Mediastinitis in Emergency Medicine Follow-up

Updated: Feb 10, 2015
  • Author: James R Gardner, MD; Chief Editor: Jeter (Jay) Pritchard Taylor, III, MD  more...
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Follow-up

Further Inpatient Care

As for any abscess, the essential management of this condition involves prompt and extensive surgical debridement. [8]

The use of hyperbaric oxygen for this condition is controversial.

Recent studies have looked at the use of intravenous immunoglobulins for mediastinitis, particularly when the condition arises as a complication of cardiothoracic surgery.

Broad-spectrum antibiotics are necessary. Antibiotics should be capable of treating aerobes, anaerobes, and gram-positive and gram-negative infections.

Lengthy hospitalization (≥1 month) is common.

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Transfer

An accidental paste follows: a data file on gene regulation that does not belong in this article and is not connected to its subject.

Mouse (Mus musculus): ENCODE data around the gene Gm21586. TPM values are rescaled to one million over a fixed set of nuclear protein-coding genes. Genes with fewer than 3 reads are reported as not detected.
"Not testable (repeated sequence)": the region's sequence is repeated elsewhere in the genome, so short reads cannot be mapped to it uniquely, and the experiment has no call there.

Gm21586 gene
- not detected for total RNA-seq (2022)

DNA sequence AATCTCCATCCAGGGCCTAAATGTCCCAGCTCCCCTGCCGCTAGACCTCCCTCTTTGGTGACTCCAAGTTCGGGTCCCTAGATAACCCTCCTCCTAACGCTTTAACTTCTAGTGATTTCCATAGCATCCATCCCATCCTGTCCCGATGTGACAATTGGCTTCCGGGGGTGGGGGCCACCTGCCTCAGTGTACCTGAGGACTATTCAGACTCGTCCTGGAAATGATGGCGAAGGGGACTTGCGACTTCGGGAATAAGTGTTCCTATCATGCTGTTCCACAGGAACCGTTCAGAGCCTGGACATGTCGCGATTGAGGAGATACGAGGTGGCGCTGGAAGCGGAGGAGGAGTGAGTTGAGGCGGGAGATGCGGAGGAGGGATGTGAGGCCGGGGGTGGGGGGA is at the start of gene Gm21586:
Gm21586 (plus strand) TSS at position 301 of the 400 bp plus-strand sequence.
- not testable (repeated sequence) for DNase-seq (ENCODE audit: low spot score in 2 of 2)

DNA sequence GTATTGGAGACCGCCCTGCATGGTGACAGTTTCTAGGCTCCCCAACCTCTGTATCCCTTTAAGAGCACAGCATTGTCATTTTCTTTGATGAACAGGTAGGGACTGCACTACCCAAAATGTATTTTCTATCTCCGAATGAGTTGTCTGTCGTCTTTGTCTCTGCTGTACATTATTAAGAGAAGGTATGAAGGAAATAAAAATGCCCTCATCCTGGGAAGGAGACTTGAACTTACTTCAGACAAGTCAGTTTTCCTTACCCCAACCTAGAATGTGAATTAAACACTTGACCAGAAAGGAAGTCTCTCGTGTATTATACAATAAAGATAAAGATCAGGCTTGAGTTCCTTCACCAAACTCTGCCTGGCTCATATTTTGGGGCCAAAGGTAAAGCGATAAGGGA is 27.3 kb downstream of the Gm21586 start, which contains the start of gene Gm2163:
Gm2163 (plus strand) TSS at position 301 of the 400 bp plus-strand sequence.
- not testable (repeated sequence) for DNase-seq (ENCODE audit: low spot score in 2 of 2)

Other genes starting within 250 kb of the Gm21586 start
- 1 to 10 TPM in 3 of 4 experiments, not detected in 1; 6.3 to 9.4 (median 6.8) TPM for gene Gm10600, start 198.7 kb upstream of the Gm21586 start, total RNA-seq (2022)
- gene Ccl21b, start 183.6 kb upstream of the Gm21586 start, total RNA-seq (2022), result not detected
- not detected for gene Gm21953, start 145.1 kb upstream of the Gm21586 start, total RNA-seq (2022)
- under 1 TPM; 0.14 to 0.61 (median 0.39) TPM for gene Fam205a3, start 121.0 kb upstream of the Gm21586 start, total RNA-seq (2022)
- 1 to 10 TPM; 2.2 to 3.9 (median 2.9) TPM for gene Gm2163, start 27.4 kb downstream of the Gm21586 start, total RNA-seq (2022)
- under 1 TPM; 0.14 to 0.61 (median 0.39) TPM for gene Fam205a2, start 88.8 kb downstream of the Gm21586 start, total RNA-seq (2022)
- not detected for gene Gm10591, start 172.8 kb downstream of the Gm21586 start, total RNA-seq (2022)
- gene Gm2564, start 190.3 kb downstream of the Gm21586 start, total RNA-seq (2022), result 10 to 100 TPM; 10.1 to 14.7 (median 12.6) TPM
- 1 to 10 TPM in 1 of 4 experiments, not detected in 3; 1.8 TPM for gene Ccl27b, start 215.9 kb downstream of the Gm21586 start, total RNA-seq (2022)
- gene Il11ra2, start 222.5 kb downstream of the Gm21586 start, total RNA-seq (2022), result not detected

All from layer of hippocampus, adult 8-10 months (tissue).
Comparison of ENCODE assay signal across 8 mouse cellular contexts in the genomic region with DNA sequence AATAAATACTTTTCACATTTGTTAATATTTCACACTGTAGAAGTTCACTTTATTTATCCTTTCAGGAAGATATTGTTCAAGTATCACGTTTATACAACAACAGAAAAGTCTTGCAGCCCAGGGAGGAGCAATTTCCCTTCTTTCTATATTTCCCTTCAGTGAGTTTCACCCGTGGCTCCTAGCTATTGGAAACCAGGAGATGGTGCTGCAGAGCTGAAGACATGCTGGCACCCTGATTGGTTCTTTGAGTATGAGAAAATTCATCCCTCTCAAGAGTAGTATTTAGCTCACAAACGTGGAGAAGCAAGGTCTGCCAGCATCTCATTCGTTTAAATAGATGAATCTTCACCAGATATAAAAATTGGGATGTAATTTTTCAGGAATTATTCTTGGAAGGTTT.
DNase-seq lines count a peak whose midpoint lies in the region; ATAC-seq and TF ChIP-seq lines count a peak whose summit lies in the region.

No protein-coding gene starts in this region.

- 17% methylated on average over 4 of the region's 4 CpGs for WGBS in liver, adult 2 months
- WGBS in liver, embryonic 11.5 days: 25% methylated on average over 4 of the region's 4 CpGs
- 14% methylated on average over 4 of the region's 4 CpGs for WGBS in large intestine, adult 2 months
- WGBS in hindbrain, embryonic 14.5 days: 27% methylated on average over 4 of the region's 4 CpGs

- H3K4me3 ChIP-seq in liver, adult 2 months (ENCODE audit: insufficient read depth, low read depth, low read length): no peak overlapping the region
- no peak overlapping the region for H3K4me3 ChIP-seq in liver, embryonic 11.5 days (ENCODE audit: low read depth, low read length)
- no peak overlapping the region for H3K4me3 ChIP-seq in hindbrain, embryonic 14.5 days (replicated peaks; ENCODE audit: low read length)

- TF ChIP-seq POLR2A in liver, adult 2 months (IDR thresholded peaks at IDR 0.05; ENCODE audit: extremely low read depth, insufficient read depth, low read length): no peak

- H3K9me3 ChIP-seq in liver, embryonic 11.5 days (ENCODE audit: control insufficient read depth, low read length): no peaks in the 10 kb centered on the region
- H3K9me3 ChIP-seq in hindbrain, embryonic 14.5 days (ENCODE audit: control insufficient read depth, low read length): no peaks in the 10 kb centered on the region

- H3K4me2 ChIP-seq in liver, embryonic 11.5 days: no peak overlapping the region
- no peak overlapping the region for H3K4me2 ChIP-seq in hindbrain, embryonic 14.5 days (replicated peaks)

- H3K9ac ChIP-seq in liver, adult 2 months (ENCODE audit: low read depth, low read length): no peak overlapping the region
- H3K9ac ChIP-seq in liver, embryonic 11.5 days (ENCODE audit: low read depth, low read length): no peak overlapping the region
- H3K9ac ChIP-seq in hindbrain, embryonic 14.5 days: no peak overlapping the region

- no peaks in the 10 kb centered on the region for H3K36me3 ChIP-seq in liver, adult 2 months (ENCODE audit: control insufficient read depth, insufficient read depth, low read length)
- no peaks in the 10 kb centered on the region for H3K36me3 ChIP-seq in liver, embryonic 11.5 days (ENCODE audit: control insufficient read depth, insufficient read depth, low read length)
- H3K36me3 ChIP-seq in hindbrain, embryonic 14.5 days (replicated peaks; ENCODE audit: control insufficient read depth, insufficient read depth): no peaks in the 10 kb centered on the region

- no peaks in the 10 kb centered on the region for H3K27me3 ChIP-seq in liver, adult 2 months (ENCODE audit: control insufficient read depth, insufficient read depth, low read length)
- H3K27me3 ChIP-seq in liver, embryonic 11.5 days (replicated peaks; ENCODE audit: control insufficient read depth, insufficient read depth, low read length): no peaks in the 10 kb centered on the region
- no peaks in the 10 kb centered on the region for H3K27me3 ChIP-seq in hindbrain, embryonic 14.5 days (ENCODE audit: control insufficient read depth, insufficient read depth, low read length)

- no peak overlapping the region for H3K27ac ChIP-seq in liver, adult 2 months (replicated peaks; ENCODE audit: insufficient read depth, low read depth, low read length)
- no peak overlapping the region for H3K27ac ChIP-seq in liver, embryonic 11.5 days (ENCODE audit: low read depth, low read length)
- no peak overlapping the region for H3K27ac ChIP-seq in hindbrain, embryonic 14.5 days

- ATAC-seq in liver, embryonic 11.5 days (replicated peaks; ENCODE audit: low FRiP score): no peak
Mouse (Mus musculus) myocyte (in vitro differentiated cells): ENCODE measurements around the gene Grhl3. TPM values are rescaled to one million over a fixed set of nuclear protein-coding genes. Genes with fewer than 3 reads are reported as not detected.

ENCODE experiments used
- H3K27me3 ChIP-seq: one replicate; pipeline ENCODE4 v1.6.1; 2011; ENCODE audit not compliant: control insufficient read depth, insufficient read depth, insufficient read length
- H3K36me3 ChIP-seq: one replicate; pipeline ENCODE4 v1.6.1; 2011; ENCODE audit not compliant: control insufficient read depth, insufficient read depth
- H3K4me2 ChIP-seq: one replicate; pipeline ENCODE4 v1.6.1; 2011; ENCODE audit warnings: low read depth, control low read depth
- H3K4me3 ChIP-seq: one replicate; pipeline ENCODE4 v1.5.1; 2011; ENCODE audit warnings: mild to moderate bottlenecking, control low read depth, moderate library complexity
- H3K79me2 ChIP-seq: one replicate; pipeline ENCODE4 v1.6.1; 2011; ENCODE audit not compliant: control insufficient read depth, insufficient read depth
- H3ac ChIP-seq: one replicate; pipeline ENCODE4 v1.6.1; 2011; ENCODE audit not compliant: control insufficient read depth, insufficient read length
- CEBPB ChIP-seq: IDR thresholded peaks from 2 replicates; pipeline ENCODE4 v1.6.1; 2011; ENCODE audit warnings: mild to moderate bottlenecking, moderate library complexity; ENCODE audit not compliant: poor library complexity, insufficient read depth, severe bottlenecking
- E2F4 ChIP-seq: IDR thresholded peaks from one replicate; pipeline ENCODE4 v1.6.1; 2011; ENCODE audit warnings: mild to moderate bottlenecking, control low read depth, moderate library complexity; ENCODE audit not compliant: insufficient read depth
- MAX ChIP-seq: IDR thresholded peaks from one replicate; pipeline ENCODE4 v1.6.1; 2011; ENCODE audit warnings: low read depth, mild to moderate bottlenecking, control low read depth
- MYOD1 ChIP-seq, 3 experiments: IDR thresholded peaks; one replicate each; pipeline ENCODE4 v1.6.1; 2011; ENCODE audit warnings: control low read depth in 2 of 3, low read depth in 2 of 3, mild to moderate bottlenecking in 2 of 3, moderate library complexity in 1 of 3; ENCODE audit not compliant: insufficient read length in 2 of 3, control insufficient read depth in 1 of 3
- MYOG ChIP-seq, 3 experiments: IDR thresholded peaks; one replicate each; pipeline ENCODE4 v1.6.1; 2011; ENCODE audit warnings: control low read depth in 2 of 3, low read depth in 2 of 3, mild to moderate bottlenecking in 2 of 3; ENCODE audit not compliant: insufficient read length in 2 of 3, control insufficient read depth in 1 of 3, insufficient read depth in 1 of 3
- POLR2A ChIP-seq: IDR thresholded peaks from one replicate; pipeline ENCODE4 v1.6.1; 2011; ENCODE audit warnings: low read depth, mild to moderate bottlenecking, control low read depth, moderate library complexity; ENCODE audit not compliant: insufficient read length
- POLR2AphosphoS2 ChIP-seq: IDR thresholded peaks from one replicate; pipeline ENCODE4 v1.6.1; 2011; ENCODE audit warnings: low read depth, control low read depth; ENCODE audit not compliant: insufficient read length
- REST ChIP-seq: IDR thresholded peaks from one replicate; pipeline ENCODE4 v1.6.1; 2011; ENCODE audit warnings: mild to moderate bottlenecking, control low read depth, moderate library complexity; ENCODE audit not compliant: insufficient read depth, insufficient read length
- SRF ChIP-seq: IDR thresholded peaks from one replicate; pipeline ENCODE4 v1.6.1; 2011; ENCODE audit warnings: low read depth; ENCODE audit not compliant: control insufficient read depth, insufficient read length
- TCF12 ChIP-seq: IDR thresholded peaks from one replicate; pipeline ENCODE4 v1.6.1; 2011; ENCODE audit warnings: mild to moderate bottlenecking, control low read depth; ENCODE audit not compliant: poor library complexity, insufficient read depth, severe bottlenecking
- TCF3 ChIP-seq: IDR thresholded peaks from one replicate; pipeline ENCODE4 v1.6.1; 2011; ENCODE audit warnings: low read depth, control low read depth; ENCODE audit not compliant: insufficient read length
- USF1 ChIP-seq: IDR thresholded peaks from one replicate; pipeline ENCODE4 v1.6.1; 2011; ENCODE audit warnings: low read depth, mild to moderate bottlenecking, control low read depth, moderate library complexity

Optimal treatment of this disease requires extensive surgical debridement. This may require the services of cardiothoracic surgeons and otorhinolaryngologists and may necessitate a transfer if these services are not available.

Patients with mediastinitis often require highly skilled intensive care. Some patients may require referral to a tertiary care center if these resources are not available at the presenting hospital.

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Complications

Complications of mediastinitis may include the following:

  • Death
  • Pericarditis
  • Sepsis
  • Multiorgan system failure
  • Adult respiratory distress syndrome
  • Cardiac tamponade
  • Empyema
  • Vascular thrombosis
  • Arterial hemorrhage via erosion of infection [3]
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Prognosis

Early diagnosis and aggressive therapy seem to provide the best chance for recovery.

Despite vast improvements in IV antibiotics, critical care medicine, and CT imaging in the last 30 years, mediastinitis still carries a high mortality rate. [4]

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